Send to

Choose Destination
Biochem Pharmacol. 2004 Sep 15;68(6):1119-24.

Molecular mechanisms of deguelin-induced apoptosis in transformed human bronchial epithelial cells.

Author information

Department of Thoracic/Head and Neck Medical Oncology, The University of Texas, MD Anderson Cancer Center, 1515 Holcombe Boulevard, Houston 77030, USA.


Increasing evidence has demonstrated that the phosphatidylinositol-3 kinase (PI3K)/Akt signaling pathway plays an important role in cell proliferation, apoptosis, angiogenesis, adhesion, invasion, and migration, functions that are critical to cancer cell survival and metastasis. Increased expression of activated Akt has been observed in the early stages of tobacco-induced lung carcinogenesis. Moreover, blocking the PI3K/Akt pathway specifically inhibits the proliferation of non-small cell lung cancer (NSCLC) cells, indicating that the PI3K/Akt pathway is a potential target for chemoprevention and therapy in lung cancer. The aim of this work is to study the lung cancer chemopreventive potential of PI3K/Akt inhibitors using an in vitro lung carcinogenesis model. We found that genetic or pharmacologic approaches targeting the PI3K/Akt pathway inhibited the proliferation of premalignant and malignant human bronchial epithelial (HBE) cells. After screening several natural products to identify a potential lung cancer chemopreventive agent, we have found that deguelin, a rotenoid isolated from Mundulea sericea (Leguminosae), specifically inhibits the growth of transformed HBE and NSCLC cells by inducing cell-cycle arrest in the G2/M phase and apoptosis, with no detectable toxic effects on normal HBE cells, most likely due to the agent's ability to inhibit PI3K/Akt-mediated signaling pathways. The specific sensitivity of premalignant and malignant HBE and NSCLC cells to deguelin suggests that this drug could be clinically useful for chemoprevention in early-stage lung carcinogenesis and for therapy in confirmed lung cancer.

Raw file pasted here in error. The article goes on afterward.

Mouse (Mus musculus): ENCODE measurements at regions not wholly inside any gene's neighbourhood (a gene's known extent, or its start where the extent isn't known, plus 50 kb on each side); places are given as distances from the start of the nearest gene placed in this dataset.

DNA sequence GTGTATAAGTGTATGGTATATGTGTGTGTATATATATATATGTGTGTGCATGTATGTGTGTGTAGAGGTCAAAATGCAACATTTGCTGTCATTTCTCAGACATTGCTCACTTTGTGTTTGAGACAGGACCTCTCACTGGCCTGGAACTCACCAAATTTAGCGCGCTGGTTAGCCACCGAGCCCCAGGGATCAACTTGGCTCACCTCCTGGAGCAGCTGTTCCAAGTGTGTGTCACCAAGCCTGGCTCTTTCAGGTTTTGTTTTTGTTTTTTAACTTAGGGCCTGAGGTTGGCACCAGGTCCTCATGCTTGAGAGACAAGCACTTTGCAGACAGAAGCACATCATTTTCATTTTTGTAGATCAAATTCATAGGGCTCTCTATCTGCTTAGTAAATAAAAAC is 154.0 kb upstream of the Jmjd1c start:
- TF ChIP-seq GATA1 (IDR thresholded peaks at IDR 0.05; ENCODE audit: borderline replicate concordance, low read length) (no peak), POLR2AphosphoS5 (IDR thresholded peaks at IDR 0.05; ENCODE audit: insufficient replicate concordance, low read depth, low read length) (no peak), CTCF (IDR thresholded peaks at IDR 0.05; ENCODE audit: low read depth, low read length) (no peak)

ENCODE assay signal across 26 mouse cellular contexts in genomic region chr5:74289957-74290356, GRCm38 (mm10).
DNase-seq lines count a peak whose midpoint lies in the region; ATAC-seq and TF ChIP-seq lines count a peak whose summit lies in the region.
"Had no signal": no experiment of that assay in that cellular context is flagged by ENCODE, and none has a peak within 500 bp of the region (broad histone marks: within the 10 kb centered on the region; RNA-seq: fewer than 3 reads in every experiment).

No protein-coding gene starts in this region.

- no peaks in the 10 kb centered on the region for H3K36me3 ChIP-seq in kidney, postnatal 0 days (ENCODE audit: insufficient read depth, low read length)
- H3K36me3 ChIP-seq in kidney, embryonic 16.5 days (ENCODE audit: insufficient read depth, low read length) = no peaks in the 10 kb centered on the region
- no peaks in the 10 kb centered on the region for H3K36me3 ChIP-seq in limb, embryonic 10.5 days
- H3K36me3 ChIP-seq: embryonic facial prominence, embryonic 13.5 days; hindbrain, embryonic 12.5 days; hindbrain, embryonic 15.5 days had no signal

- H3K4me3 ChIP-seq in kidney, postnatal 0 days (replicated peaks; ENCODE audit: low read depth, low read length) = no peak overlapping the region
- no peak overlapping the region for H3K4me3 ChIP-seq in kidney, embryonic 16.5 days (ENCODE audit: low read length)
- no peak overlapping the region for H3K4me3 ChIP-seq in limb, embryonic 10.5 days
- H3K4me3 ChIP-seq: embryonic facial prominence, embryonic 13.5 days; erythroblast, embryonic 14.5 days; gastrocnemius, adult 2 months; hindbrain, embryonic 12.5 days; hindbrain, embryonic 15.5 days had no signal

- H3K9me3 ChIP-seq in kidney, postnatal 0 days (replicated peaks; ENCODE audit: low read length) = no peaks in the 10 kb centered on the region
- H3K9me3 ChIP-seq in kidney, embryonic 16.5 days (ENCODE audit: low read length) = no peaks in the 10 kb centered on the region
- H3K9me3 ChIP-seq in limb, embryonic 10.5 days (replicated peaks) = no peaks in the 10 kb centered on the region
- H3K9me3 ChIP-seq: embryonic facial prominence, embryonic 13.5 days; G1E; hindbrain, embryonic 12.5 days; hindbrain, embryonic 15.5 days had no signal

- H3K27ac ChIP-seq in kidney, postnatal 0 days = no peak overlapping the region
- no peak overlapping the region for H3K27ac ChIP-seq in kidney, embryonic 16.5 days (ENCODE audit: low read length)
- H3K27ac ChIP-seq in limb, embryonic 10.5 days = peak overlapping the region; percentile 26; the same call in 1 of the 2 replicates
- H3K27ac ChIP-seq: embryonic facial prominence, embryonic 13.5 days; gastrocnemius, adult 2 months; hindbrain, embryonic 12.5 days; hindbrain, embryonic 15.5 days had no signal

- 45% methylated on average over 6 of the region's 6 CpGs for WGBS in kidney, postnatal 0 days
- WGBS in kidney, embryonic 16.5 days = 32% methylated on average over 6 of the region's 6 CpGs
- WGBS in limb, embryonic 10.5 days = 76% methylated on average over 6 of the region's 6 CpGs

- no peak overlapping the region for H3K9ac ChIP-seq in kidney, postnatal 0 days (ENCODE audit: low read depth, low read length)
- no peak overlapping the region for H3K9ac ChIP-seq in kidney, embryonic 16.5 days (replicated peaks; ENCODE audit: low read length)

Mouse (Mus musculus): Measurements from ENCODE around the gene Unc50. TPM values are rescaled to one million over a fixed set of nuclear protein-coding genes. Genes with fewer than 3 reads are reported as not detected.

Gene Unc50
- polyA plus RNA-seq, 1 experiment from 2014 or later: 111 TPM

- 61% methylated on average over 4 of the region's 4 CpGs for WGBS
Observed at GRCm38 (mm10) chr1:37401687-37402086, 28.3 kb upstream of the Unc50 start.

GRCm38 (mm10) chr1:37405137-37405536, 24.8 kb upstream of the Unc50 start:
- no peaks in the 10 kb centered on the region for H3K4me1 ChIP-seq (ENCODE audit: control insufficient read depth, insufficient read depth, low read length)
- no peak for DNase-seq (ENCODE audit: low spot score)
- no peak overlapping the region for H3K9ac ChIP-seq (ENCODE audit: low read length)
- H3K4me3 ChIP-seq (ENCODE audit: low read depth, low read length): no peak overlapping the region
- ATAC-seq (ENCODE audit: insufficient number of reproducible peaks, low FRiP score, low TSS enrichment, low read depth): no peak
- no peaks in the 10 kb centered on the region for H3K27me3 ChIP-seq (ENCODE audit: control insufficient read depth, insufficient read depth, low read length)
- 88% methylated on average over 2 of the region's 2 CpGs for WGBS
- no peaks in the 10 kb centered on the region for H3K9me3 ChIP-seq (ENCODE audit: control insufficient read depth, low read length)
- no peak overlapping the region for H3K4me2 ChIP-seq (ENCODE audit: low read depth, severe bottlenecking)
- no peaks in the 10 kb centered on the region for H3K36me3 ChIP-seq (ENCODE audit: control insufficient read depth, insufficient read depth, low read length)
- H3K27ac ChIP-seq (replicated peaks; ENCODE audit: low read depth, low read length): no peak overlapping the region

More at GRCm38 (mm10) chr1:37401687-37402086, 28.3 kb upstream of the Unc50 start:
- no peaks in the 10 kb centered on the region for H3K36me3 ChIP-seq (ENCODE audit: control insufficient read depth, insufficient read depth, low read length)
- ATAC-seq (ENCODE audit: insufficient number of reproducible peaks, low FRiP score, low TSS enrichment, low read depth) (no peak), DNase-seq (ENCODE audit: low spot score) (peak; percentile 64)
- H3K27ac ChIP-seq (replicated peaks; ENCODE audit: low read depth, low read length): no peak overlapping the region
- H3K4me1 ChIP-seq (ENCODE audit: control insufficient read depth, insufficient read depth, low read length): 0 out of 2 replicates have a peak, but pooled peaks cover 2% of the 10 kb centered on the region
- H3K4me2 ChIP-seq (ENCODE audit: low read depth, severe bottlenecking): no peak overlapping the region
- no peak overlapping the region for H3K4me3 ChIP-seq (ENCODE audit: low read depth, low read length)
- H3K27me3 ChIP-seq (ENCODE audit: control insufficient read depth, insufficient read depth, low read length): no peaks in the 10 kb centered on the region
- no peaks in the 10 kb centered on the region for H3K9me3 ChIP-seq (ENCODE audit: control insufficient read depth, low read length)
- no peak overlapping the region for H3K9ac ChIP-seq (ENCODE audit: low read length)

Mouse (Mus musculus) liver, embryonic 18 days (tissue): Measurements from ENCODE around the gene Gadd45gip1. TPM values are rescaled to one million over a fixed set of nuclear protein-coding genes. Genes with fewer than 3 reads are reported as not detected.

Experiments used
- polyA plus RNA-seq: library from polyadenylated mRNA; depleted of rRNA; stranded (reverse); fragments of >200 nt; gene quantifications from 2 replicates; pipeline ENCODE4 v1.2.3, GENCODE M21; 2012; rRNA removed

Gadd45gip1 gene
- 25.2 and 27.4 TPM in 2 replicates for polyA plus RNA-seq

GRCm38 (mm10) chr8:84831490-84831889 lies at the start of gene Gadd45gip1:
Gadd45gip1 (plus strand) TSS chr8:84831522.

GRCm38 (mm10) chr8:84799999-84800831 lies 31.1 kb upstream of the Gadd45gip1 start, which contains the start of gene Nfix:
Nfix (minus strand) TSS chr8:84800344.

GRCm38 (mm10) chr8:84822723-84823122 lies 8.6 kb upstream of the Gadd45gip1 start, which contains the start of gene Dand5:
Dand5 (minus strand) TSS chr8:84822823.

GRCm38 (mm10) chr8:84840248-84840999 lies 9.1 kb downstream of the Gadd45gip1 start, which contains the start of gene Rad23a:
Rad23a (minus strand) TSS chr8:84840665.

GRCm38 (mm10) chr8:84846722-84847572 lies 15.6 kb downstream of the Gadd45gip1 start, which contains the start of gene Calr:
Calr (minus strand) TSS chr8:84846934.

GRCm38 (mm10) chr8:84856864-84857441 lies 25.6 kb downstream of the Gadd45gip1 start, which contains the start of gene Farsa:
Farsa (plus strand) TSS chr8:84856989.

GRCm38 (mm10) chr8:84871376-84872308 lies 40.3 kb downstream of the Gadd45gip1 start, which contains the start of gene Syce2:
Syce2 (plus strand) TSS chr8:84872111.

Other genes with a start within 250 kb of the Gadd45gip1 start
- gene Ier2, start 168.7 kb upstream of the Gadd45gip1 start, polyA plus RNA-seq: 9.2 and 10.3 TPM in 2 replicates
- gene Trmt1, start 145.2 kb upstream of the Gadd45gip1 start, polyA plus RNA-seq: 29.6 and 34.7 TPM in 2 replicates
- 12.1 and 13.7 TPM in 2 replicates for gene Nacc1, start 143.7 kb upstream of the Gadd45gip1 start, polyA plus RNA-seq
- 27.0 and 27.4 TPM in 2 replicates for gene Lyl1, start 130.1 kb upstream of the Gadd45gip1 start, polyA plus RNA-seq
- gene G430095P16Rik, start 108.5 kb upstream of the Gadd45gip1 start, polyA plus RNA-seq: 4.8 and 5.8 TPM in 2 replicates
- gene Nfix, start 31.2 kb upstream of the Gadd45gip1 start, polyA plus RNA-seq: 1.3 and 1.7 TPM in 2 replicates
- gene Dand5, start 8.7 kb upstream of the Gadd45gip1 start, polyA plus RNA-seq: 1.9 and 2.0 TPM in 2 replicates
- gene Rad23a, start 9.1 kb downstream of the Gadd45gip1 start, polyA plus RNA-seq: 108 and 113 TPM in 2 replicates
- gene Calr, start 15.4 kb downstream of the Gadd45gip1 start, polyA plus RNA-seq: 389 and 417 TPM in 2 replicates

[Indexed for MEDLINE]

Supplemental Content

Full text links

Icon for Elsevier Science
Loading ...
Support Center